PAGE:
17 August – George Melly, jazz singer (died 2007). His music constantly percolated through the background of my consciousness, until I was startled by the symphonic silence of his passing.

Whilst my mother cooed and poohed through her first baby year, as always the world turned and so the events of 1926 that strike a chord with me, include:

* John Logie Baird demonstrates a mechanical television system in London.  My mother was a Scot and so it seems apt that her countryman created the device which soaks up so much of my time.
* The apparition of the General Strike begins in support of a major coal strike.  And somehow my mother always carried the spirit of that strike within her, especially given her father’s left leaning later to become ‘independent’ political views.
* American swimmer Gertrude Ederle becomes the first woman to swim the English Channel from France to England.  A female achiever braving this country’s summer seas.
* The Electricity (Supply) Act created the Central Electricity Board to set up the National Grid.  And just this morning I walked past an early electricity station which proclaimed the date of 1926…
* The K2 red telephone box was introduced and how different life is without them… No queueing to speak to distant voices, no smell of pee, no where to hide on the streets – all because we all now carry our multi-tasking phone boxes (AKA mobile phones) with us every where we go.
* The first appearance of the Gill Sans sans-serif typeface, designed by Eric Gill.  The letters of the alphabet took on a new form and somehow, subtly altered our perceptions of the words that they now spelt out…

As Logie Baird’s television was yet to become a household commodity, books filled the hours of my mother’s family and friends.  This year was the zenith time of the authoress Agatha Christie, who published another Hercule Poirot novel ‘The Murder of Roger Ackroyd’ and also sensationally disappeared from her home for 2 weeks, having simply escaped to a hotel Harrogate.

For the romantically inclined, Georgette Heyer’s historical romance novel ‘These Old Shades’ was also published, whilst the literati were either celebrating or criticising D. H. Lawrence’s novel ‘The Plumed Serpent’.  And the last but not least of my chosen literary inclinations of that year, was that A. A. Milne published the absolute children’s classic, ‘Winnie-the-Pooh’, creating the boy and the teddy bear who have continued to enrapture so many, myself, of course included.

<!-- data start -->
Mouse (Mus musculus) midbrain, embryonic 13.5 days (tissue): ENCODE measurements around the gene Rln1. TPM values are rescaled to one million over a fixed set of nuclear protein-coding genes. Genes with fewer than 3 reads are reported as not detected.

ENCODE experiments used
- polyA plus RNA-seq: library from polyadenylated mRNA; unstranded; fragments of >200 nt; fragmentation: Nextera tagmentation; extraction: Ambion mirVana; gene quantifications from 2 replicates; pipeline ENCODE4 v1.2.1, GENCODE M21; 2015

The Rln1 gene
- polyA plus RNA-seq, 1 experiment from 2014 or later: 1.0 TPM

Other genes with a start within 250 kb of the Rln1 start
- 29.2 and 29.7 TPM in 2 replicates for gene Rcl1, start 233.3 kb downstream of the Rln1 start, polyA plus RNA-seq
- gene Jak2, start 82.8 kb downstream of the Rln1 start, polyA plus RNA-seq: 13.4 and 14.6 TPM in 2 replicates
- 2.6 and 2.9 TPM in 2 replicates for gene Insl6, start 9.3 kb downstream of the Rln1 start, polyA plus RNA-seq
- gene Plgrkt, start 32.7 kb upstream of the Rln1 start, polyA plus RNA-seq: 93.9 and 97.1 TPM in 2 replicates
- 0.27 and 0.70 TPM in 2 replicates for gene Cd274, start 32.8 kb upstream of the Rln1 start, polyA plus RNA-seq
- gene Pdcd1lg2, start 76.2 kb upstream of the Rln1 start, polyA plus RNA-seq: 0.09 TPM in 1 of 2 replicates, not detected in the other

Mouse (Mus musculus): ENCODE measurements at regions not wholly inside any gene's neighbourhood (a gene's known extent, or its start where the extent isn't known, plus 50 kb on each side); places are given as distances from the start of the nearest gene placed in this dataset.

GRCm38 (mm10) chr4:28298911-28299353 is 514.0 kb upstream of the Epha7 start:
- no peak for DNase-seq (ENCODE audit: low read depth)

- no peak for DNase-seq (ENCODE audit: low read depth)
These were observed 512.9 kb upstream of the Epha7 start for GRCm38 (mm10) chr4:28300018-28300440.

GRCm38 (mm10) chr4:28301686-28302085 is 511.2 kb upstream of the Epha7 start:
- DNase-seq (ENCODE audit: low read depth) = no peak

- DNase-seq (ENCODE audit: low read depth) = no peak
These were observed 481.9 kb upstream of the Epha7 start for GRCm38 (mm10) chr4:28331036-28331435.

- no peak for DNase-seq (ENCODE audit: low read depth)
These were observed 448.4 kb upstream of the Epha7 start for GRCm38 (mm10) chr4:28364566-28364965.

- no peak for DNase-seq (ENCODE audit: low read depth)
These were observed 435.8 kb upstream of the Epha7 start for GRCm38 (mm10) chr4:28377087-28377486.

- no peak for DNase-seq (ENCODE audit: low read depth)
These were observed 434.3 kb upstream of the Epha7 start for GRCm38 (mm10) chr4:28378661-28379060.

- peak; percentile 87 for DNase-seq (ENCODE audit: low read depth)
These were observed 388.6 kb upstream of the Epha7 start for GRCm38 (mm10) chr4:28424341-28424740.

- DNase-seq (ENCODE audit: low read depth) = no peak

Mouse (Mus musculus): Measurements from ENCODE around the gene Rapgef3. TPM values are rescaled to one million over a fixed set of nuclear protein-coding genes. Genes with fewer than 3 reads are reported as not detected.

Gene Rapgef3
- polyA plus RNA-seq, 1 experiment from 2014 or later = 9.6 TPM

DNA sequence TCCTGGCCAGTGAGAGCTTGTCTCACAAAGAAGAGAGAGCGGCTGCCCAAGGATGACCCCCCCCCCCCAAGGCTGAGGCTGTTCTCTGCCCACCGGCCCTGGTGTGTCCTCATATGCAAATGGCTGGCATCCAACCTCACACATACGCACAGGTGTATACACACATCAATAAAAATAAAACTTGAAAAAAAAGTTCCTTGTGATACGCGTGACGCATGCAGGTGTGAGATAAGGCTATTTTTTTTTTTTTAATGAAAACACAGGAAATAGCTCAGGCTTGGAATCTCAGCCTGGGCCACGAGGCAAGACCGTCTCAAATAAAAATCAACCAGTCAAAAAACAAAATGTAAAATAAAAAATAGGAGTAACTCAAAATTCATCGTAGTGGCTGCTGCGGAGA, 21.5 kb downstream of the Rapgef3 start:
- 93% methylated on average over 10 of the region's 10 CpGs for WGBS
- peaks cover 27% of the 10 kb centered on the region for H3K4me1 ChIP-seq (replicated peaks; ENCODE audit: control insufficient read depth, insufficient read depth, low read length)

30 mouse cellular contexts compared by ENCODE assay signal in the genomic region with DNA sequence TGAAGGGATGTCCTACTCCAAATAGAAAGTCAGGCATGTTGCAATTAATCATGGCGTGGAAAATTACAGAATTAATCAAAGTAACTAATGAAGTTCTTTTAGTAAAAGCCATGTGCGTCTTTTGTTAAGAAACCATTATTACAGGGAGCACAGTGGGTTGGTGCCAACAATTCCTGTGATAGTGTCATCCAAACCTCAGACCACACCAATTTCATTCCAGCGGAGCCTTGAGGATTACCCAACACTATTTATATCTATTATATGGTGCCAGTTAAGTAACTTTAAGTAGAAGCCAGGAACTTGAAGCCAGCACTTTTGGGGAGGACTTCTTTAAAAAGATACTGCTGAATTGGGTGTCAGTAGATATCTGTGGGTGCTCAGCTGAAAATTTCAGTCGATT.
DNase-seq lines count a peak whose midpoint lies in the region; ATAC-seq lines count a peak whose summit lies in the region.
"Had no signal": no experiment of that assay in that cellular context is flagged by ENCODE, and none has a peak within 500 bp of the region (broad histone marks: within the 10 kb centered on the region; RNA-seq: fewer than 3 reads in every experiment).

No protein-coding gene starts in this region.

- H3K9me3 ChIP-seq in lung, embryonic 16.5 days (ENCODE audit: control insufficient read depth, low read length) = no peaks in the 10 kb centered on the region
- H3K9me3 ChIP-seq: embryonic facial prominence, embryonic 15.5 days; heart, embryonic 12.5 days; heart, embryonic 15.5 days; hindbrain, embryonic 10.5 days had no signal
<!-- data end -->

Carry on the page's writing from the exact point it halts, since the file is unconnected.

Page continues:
So I’m looking at these 90 year facts and I’m enjoying my mild, selfish historical introspection.  They are 90 years that shaped me and bind me to themselves in so many ways.

In amongst all this, my mother was born, part of the history of the world, of me and my family, and of my psyche.  They were facts which touched us both in different measure and now I have (re)discovered more about us. From her to me and on to who knows where…

So today is an inspection and introspection of that year 90 years ago – a twist in time to tell me more, to make me more and to acknowledge the inherent inheritances of a year and of a person – made parent – made memory – made history.

And finally, from 90 years to now and I can still say: Happy Birthday Mum.

With love,
Your Sandy Bach x

PS: Did you know that a collection of my ‘Peachey Letters’ have been gathered together in to a beautiful book, exploring all the facets of my soap opera life in all its’ badness, banality and beauty? This is love seen in every aspect of the life that I live.  In it you will find the dark and the light of love, in a way that will make you think, entertain you and let you know that you are not alone in life, what ever it holds for you… You can buy ‘Peachey Letters – Love Letters to Life’ by Sandra Peachey, from book websites any where in the world, including on Amazon (in both Paperback and Kindle)